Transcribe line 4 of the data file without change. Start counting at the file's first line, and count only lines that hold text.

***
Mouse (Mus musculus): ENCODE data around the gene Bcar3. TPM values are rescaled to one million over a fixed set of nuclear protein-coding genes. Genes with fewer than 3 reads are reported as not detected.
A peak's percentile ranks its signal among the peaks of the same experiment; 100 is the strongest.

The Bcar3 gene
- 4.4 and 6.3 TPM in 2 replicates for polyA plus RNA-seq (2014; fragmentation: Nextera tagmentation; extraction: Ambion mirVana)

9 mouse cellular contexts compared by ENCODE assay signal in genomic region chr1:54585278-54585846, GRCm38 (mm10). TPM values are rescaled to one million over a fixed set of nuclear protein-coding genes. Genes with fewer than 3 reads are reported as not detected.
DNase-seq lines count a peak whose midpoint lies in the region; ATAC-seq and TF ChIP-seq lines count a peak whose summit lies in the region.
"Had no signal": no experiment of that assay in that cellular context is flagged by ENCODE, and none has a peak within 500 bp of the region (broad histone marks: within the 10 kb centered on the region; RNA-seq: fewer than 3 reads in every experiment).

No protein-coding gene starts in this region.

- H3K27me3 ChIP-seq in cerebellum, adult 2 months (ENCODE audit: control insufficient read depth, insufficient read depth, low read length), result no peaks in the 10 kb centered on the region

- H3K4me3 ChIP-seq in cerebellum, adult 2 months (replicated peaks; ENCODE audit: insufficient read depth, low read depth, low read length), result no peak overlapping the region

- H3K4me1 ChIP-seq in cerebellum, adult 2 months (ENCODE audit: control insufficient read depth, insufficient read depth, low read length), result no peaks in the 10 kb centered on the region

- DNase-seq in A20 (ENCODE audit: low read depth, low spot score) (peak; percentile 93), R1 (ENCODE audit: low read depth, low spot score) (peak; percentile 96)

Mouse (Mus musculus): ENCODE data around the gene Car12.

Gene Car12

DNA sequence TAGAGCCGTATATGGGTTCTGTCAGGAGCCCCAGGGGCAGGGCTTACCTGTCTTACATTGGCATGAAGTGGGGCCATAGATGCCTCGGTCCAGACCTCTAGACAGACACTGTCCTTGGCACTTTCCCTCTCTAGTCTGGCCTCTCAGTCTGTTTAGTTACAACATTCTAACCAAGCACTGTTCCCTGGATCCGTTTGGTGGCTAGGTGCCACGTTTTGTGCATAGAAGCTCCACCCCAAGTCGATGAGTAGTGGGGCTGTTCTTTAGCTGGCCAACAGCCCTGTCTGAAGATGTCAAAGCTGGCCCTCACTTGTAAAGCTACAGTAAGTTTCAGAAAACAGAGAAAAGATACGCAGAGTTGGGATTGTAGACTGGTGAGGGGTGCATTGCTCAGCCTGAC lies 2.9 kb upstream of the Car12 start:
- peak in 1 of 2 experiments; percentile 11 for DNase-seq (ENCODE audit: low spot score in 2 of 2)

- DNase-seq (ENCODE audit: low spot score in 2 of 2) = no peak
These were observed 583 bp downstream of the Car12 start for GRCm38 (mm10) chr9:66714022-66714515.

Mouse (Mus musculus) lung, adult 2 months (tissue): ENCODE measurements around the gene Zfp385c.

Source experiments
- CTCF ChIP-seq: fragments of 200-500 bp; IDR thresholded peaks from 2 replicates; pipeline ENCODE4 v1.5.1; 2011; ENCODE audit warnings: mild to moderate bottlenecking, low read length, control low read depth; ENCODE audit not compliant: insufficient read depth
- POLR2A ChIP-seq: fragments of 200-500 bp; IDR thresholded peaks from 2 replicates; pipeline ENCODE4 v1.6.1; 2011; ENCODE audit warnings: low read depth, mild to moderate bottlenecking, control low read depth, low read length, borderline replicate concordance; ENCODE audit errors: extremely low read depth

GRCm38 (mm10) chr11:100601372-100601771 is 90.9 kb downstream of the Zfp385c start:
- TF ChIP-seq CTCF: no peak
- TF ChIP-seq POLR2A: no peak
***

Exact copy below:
- 4.4 and 6.3 TPM in 2 replicates for polyA plus RNA-seq (2014; fragmentation: Nextera tagmentation; extraction: Ambion mirVana)